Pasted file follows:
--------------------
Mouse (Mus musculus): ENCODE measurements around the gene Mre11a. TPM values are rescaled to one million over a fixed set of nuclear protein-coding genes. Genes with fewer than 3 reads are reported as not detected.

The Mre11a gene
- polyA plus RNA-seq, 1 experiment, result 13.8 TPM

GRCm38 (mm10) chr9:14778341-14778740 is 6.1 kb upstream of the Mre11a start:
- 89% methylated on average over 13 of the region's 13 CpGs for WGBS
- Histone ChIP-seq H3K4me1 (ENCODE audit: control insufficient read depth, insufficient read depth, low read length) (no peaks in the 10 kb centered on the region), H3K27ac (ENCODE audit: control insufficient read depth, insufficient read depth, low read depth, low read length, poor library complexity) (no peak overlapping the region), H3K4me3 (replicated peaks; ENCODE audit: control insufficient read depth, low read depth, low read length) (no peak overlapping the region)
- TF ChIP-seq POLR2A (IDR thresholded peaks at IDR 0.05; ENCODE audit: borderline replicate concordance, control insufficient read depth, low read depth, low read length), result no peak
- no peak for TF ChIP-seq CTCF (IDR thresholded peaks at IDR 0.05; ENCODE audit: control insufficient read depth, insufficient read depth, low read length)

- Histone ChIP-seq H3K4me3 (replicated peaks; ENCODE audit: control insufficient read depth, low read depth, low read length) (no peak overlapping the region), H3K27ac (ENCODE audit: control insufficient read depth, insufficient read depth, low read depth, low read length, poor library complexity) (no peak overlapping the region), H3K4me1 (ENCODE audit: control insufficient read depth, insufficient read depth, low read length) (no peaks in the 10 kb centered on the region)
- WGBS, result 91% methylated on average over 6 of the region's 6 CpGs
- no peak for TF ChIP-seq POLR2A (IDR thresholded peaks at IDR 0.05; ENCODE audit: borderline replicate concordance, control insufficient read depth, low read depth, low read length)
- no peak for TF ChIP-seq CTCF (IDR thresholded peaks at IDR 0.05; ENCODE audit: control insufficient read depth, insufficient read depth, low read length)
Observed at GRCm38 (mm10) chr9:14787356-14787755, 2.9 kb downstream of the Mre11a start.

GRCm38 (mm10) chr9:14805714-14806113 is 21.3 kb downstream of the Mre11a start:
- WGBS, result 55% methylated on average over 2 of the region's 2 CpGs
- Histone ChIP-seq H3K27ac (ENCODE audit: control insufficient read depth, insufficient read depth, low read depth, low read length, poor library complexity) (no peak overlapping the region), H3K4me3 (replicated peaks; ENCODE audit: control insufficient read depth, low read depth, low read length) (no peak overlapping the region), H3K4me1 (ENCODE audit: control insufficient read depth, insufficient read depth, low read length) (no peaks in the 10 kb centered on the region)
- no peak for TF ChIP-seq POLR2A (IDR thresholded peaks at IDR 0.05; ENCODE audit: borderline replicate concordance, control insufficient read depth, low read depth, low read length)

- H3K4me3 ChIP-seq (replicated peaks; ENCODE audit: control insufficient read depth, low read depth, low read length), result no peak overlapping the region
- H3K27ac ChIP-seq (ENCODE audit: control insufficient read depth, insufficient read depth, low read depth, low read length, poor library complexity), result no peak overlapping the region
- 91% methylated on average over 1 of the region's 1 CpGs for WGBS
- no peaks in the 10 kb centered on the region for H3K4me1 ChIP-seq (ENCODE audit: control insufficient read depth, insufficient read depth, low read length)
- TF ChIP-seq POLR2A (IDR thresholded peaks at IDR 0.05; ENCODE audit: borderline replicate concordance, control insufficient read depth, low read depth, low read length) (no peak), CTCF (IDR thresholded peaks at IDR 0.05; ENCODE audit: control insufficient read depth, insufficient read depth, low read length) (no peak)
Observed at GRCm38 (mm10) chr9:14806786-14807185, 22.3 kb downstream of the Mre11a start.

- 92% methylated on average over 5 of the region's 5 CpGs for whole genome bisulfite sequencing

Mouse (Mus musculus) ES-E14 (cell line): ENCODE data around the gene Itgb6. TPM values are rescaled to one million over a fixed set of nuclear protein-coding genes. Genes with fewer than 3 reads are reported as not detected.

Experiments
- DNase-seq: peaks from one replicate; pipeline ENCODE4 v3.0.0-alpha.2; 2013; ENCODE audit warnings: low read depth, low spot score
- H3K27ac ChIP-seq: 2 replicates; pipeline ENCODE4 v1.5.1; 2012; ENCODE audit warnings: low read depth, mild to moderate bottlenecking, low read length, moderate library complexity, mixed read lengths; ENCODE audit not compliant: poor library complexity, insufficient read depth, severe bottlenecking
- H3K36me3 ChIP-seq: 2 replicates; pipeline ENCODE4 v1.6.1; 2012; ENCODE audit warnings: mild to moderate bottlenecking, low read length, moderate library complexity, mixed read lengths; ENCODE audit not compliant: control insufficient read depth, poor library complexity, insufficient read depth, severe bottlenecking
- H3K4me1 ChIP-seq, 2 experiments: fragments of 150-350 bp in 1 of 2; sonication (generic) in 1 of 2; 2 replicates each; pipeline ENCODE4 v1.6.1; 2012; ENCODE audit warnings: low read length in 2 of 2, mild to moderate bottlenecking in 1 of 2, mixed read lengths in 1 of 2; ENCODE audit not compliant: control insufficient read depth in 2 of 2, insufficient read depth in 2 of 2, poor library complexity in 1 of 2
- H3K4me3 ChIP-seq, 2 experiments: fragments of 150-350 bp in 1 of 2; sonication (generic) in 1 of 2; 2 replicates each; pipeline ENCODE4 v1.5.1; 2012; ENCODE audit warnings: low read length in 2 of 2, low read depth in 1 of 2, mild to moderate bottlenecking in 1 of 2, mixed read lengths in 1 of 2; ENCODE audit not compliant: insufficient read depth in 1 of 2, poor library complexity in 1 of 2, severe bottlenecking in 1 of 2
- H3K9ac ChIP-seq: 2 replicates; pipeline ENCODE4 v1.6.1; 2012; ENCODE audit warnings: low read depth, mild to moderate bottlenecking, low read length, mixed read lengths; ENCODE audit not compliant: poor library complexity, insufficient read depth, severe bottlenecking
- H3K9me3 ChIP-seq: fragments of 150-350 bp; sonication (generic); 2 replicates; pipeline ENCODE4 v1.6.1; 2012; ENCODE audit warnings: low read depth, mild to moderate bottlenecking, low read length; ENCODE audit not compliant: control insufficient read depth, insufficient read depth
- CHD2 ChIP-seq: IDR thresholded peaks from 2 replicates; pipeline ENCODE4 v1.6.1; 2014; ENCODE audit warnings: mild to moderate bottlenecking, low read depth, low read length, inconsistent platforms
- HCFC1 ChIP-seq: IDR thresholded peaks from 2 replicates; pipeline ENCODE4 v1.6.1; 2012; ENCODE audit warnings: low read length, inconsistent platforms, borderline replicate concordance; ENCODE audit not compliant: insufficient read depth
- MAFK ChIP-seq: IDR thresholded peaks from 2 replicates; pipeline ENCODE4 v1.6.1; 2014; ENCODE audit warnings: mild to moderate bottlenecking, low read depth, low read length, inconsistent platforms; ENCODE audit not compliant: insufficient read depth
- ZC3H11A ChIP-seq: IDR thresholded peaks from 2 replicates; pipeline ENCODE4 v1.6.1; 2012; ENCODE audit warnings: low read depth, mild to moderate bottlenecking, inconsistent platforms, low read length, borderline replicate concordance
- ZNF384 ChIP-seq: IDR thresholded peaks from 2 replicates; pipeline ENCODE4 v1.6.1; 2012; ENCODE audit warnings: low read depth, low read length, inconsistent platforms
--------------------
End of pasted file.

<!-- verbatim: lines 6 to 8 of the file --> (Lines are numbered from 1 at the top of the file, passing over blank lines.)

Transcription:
- Histone ChIP-seq H3K4me1 (ENCODE audit: control insufficient read depth, insufficient read depth, low read length) (no peaks in the 10 kb centered on the region), H3K27ac (ENCODE audit: control insufficient read depth, insufficient read depth, low read depth, low read length, poor library complexity) (no peak overlapping the region), H3K4me3 (replicated peaks; ENCODE audit: control insufficient read depth, low read depth, low read length) (no peak overlapping the region)
- TF ChIP-seq POLR2A (IDR thresholded peaks at IDR 0.05; ENCODE audit: borderline replicate concordance, control insufficient read depth, low read depth, low read length), result no peak
- no peak for TF ChIP-seq CTCF (IDR thresholded peaks at IDR 0.05; ENCODE audit: control insufficient read depth, insufficient read depth, low read length)